A Day in the Life of Solar Energy Racers

By special request, here is another day in the life post, this time for Swiss solar car team Solar Energy Racers (SER). The day is 29 September, the last day of the Sasol Solar Challenge. I am relying on information from a blog by SER strategy person Georg Russ, together with GPS data screen-scraped off the race tracker by a friend, and elevation data from the Shuttle Radar Topography Mission. As before, the horizontal axis of the chart represents distance.

The day began at Swellendam, and the team drove to the control stop at Bredasdorp, stopping there for 30 minutes the first time (it can be seen from the chart that SER was not quite so good as Nuon at maintaining a consistent speed). The team drove two loops, the first of them to Cape Agulhas (the southernmost point of the African continent, and the site of a picturesque lighthouse). It can be seen from the chart that they had to stop on the way (to repair a loose left rear wheel fairing – with duct tape, of course).

The team completed one more, shorter, loop, before heading on to the finish at Stellenbosch (Nuon drove that shorter loop three times). Knowing when to quit driving loops was an important strategy decision. The chart highlights the hilly nature of that final leg (going through part of the Cape Fold Belt), as well as some stops to change drivers.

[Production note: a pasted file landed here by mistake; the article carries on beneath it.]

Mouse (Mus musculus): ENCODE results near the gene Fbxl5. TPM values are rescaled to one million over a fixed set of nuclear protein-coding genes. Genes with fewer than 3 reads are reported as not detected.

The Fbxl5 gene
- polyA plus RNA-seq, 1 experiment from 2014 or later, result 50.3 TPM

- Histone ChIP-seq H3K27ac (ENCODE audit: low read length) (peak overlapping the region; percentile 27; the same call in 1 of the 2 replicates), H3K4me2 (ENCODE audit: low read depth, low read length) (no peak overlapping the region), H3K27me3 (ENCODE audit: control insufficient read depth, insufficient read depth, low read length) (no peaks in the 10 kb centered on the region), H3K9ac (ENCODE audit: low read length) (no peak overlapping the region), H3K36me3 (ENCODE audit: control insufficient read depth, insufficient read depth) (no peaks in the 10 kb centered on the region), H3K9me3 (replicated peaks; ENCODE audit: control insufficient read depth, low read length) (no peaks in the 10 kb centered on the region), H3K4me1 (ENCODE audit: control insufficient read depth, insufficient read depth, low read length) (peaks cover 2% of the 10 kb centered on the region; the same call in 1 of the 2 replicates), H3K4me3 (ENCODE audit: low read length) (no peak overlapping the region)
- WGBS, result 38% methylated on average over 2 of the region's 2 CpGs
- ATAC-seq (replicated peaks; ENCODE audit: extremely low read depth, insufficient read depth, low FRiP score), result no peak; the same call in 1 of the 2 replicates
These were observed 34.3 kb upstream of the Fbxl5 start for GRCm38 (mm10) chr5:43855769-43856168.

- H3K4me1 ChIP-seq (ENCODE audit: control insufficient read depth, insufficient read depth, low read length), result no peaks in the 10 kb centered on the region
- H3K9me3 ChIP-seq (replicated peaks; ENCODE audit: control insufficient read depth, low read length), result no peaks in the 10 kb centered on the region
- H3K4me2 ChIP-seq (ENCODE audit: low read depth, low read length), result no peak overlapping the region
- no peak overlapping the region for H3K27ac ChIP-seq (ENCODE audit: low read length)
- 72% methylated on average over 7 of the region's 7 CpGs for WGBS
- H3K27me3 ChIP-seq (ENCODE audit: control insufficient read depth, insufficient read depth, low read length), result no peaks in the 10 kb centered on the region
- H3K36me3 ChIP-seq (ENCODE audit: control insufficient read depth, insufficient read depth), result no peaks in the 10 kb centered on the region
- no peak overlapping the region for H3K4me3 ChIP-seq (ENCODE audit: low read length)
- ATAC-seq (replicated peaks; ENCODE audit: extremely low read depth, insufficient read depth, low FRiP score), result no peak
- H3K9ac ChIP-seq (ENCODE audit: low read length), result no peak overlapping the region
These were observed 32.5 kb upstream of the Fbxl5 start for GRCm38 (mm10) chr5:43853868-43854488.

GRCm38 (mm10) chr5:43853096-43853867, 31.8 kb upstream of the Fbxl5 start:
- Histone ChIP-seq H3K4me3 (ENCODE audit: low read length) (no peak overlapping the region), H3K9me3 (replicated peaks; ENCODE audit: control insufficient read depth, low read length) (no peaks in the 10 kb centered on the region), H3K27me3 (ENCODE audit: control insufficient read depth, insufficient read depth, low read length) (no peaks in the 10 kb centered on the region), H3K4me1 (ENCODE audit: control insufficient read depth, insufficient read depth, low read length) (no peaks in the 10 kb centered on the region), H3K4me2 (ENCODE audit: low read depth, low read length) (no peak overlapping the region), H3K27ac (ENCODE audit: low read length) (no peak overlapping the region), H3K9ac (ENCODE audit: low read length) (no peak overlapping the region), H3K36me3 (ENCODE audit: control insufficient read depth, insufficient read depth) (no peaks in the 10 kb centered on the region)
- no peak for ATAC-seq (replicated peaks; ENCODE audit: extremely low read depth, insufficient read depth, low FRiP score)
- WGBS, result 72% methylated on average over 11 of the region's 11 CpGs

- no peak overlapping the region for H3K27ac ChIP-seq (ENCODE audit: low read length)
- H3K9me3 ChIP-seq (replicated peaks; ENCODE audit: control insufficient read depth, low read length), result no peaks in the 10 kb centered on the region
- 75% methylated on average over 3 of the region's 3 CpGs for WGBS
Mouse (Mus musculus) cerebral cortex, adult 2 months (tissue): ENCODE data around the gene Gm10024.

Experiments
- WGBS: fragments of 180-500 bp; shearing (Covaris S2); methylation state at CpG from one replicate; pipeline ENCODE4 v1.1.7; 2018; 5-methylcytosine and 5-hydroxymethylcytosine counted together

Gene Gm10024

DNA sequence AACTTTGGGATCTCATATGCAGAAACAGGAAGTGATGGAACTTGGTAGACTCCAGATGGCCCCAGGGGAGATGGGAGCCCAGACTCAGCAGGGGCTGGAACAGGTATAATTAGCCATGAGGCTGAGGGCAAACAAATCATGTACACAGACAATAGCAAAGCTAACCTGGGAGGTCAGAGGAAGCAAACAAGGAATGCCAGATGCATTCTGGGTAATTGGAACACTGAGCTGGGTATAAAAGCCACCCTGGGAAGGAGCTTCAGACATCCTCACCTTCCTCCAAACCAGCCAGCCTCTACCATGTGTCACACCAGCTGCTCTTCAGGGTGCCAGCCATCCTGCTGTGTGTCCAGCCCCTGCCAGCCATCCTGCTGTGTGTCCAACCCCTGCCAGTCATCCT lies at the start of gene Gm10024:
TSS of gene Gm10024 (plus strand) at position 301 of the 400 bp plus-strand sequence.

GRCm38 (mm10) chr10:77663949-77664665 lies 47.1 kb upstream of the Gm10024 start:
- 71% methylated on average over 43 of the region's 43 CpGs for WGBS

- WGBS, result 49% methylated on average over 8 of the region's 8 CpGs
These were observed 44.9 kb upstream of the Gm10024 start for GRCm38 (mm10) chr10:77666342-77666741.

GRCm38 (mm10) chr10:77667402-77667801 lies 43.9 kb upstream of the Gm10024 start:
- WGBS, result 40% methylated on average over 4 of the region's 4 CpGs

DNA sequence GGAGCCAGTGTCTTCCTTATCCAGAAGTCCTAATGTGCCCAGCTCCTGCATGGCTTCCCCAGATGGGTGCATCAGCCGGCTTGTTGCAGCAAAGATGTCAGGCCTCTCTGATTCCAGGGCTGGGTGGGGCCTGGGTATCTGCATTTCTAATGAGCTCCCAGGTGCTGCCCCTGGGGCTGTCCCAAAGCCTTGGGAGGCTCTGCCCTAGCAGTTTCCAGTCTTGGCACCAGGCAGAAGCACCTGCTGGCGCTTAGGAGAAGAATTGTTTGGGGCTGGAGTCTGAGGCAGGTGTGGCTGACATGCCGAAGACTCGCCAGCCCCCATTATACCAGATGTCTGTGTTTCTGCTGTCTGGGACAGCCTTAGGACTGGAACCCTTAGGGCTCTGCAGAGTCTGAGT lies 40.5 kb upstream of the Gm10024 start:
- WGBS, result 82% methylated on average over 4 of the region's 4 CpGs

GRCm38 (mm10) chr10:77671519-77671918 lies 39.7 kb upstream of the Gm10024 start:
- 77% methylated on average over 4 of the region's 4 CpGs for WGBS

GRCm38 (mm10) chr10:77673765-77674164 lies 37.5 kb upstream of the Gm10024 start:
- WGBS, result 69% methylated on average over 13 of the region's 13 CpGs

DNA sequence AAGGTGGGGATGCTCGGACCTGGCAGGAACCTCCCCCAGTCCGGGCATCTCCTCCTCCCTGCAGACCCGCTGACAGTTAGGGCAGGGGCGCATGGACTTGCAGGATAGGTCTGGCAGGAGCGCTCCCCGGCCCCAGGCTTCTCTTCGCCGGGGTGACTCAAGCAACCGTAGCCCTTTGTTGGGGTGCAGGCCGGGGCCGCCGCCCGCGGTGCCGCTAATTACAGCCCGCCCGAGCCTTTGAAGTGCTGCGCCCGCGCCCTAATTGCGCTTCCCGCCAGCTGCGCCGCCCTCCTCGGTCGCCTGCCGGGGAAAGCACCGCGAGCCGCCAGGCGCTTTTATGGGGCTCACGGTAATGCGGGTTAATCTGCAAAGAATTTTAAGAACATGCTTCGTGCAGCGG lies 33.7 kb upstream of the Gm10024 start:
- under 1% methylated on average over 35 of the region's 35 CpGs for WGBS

Georg Russ notes an energy output for the day of 5.35 kWh (with 0.64 kWh recovered), and a photovoltaic input of 4.63 kWh, giving a net battery drain of 0.08 kWh. Pretty good!


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4 thoughts on “A Day in the Life of Solar Energy Racers

  1. Well, thanks for mentioning me 🙂 We were on a “safety speed” since day six because we had lost the canopy due to heavy winds on the fifth day. So we didn’t have any energy problems. We would have liked to empty the battery towards the end of the race (higher speeds or more kilometers) but it was impossible with a safety speed of around 60km/h and the sun shining. So the “pretty good” in your last paragraph is actually quite the opposite. But anyway, it wouldn’t have made much of a difference in the final standings.

    • I wish I had discovered your blog earlier! I was aware of the canopy loss, but not of the safety speed restriction (I don’t actually read German – es tut mir leid).

      My “pretty good” in the last paragraph was intended as a positive comment on the efficiency of the vehicle. Since the car has more “legs” than this race suggests, you should do very well in future competitions.

  2. Well, I’m doing my blog mainly for myself, but at this challenge most of the team read my nightly blog posts 🙂 I will do a longer talk and have to prepare more data from the car for that. It will probably be like this about the 2013 race: https://dc.georgruss.ch/2016/01/28/re-post-ser2-wsc2013-english-article/

    If we were to compete at the 2019 WSC, I would expect us to be around the 6th place (judging by your charts and our speeds/consumption values so far). We’re still heavily looking for sponsors and thus haven’t decided if we’re going to Australia next year. Nevertheless, the car is built to WSC specifications.

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